Patient doesn’t want CPR

‘Business Dilemmas’

Dr Kathryn Leask

A private GP asks for advice about signing a DNACPR form. Dr Kathryn Leask gives her response






Dilemma 1

What to do about her request?

My patient has a friend who is disabled after being resuscitated

QI am a private GP. A 40-year-old female patient has asked me to sign a DNACPR form for her, as she does not want to be resuscitated in the event of a cardiac arrest. 

She has no health problems and has capacity to make her own decisions about her care. She is adamant she would not want to be resuscitated due to the risk of permanent disability. 

Her reason for making this request now is that she has witnessed a friend of a similar age, who was also previously fit and well, having a cardiac arrest associated with having Covid-19, who now has severe physical and intellectual disabilities. 

I have discussed with her that there are many reasons why a person may suffer a cardiac arrest, some of which are treatable with a potentially good outcome. 

I have also advised the patient that any such event is likely to occur in an emergency setting where those present may not know what her wishes are, meaning that attempts at resuscitation are likely to be made until more information became available.

Please could you advise on the best course of action?

A A Do Not Attempt Cardio­pulmonary Resuscitation (DNACPR) decision is not legally binding, but is intended to be a guide for the decisions and actions of those who may be present when a person suffers a cardiac arrest or sudden death.

The GMC states that making and recording a DNACPR decision in a patient where a cardiac or respiratory arrest is expected and resuscitation is unlikely to be successful ensures that the patient dies in a dignified and peaceful manner. 

DNACPR decisions may also be appropriate where CPR might be successful in returning spontaneous circulation and breathing, but where the benefits may not outweigh the risks and burdens.  

Where a clinical decision is being made about the appropriateness of a DNACPR, this should be discussed with the patient, if possible, so that their preferences and wishes can be taken into account.

When a patient’s wishes to make provisions for their future care should they lose capacity to make decisions for themselves, a Lasting Power of Attorney (LPA) for health and welfare is more appropriate. The patient can complete the forms themselves using the Office of the Public Guardian website or obtain professional advice from a solicitor.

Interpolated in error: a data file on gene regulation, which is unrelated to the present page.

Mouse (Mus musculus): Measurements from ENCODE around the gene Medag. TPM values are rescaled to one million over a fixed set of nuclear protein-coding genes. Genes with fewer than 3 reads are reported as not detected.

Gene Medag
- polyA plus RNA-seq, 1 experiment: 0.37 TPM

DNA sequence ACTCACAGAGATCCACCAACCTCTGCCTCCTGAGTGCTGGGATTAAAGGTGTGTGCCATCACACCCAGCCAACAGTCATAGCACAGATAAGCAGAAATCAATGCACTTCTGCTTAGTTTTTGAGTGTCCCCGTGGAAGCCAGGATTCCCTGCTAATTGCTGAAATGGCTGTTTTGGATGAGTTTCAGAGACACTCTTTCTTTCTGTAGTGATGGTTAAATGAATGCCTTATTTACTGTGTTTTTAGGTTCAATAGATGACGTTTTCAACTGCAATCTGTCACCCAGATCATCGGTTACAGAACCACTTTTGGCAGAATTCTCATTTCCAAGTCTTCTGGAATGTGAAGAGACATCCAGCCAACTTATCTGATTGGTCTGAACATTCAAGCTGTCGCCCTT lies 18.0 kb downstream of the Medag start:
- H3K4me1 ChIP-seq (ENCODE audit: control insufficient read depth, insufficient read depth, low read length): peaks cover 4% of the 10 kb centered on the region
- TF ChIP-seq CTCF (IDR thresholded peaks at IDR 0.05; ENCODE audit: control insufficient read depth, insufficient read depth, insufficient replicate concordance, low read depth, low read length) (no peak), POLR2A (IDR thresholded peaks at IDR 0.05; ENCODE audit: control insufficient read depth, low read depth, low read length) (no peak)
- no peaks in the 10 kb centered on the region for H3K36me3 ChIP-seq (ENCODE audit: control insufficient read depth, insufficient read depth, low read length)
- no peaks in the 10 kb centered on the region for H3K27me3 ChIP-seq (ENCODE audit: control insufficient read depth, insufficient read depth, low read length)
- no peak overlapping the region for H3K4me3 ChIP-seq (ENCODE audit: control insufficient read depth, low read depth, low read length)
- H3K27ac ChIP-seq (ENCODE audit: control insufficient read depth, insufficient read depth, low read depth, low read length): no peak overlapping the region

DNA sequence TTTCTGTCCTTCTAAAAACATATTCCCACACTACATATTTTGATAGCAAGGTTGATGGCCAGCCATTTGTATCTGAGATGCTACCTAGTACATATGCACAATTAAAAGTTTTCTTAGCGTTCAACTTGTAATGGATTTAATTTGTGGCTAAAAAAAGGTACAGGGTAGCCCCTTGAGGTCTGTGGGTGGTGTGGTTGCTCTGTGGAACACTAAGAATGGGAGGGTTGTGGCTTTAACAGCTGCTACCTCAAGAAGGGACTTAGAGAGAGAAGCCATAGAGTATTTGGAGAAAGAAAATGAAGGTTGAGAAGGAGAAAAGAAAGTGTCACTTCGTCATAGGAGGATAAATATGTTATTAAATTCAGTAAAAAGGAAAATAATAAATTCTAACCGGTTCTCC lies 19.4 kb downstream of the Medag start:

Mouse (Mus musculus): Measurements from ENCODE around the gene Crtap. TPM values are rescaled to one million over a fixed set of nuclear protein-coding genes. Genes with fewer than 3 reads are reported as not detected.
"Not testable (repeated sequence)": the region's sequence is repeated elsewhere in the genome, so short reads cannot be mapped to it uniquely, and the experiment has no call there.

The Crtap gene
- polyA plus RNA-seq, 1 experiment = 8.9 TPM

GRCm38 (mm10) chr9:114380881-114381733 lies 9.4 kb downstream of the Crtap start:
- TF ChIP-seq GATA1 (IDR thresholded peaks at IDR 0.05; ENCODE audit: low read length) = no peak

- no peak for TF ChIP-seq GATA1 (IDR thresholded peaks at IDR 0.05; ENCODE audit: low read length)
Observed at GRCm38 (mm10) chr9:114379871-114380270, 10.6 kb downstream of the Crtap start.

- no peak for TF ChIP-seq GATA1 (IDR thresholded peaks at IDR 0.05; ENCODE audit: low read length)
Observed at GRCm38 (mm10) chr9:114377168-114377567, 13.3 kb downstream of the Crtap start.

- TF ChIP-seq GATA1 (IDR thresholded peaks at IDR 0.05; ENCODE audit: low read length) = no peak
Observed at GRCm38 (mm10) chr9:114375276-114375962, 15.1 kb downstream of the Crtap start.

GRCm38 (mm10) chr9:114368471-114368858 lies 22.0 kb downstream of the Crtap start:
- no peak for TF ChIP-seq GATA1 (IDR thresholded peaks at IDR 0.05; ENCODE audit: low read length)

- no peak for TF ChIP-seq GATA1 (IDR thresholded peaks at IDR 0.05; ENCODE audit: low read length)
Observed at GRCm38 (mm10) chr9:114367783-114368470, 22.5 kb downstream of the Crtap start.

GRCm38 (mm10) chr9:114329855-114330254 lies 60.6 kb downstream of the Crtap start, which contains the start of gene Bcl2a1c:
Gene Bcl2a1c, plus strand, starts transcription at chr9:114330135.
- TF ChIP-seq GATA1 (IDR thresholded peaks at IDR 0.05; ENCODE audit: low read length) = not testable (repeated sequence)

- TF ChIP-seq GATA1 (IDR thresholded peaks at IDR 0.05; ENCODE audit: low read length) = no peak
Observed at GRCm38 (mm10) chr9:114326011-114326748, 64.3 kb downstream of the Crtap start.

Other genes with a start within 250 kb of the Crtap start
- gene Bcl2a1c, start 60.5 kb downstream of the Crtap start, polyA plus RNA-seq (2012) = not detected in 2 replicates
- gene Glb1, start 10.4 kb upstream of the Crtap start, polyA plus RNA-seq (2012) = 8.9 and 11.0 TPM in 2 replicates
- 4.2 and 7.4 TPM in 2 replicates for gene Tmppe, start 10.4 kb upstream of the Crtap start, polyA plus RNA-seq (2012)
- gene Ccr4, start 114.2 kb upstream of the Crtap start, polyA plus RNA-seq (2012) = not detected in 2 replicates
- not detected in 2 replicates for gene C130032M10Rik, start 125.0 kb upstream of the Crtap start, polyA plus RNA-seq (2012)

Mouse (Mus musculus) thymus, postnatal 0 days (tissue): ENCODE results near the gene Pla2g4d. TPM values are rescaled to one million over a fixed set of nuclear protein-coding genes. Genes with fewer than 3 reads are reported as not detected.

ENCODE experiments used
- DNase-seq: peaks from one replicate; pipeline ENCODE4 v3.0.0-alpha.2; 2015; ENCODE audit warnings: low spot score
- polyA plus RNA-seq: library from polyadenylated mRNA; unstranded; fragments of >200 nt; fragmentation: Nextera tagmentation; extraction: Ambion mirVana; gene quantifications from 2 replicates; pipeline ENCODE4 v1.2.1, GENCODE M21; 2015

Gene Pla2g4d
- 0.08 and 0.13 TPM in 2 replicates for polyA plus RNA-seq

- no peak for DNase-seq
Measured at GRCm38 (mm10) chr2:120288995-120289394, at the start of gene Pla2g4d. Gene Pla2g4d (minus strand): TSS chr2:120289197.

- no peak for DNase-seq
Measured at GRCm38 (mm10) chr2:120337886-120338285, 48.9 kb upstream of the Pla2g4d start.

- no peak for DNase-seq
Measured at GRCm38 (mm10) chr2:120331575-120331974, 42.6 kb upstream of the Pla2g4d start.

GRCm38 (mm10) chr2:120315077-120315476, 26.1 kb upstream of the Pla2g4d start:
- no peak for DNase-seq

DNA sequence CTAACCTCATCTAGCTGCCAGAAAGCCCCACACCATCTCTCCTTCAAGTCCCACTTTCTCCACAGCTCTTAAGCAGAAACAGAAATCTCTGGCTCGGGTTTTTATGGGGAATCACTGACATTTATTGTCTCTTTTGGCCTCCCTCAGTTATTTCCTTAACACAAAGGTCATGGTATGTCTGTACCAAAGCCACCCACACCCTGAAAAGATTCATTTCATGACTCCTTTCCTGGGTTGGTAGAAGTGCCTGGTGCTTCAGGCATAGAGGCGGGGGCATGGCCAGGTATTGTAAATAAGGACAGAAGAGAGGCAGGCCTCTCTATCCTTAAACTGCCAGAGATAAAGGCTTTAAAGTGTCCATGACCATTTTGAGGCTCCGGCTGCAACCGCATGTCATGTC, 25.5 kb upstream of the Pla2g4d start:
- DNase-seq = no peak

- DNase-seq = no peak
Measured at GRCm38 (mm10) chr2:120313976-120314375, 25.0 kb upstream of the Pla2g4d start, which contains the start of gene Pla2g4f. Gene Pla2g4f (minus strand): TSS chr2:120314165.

Completion of this allows the patient to appoint a deputy to make decisions for them if they are no longer able to make decisions for themselves. 

In addition to the LPA, a patient can also arrange an Advance Decision which can include information about what treatment they would or would not want in the event of a cardiac arrest. 

Unlike a DNACPR, a valid LPA and Advance Decision would be legally binding. While a patient may ask their GP to act as a certificate provider for their LPA, confirming the patient understands the content and implications of it, they would be advised to seek appropriate legal advice when drafting an advance decision to ensure its validity.

Dr Kathryn Leask is a medico-legal adviser at the MDU


Coercion is a form of abuse

Dr Sissy Frank

Domestic abuse has sadly been on the rise in lockdown. Dr Sissy Frank discusses what to do if you suspect domestic abuse





Dilemma 2

Husband may be controlling her

Q I have just had a remote consultation with a patient who described feeling low, tearful and anxious all the time as well having general aches and pains. 

At first, I thought she may be feeling low due to the ongoing pandemic, so I asked her about her home life and support network. 

She explained that she no longer speaks to most of her friends and family members. as her husband does not like them. 

As her private GP. I am concerned that having no contact with her family and friends is resulting in her being extremely isolated at an incredibly challenging time. 

Additionally, when I asked her to book a follow-up appointment, she explained that she had to check with her husband before doing so. 

I am concerned that she may be subject to domestic abuse within the home. 

What should I do?

A It is estimated that in the UK, 1.6 million women and 757,000 men were subjected to domestic violence and abuse in the year ending March 2020. 

According to the Office for National Statistics, there has been an increase in demand for support services for those affected by domestic abuse during the pandemic. 

This could be due to people in lockdown spending more time in their homes and it is becoming more difficult for individuals to leave the home or to access available support services such as attending counselling.  

However, doctors are often able to identify people who may be affected by domestic abuse, so it is important that you are able to spot possible signs and be aware of your duty to safeguard patients and to maintain confidentiality.

Understandably, patients may be unwilling to disclose that they are suffering abuse or are at risk of harm. Clinicians should bear in mind that domestic violence and abuse includes controlling or coercive behaviour in an intimate or family relationship.  

It is beneficial for staff and clinicians to be trained to explore these issues sensitively with the patient if possible. 

Your practice should also have a policy for managing cases of suspected domestic abuse, and this should include a named senior person to liaise with local services for victims of domestic abuse and the creation of a care pathway that facilitates access to such services.

Dr Sissy Frank is a medico-legal adviser at the MDU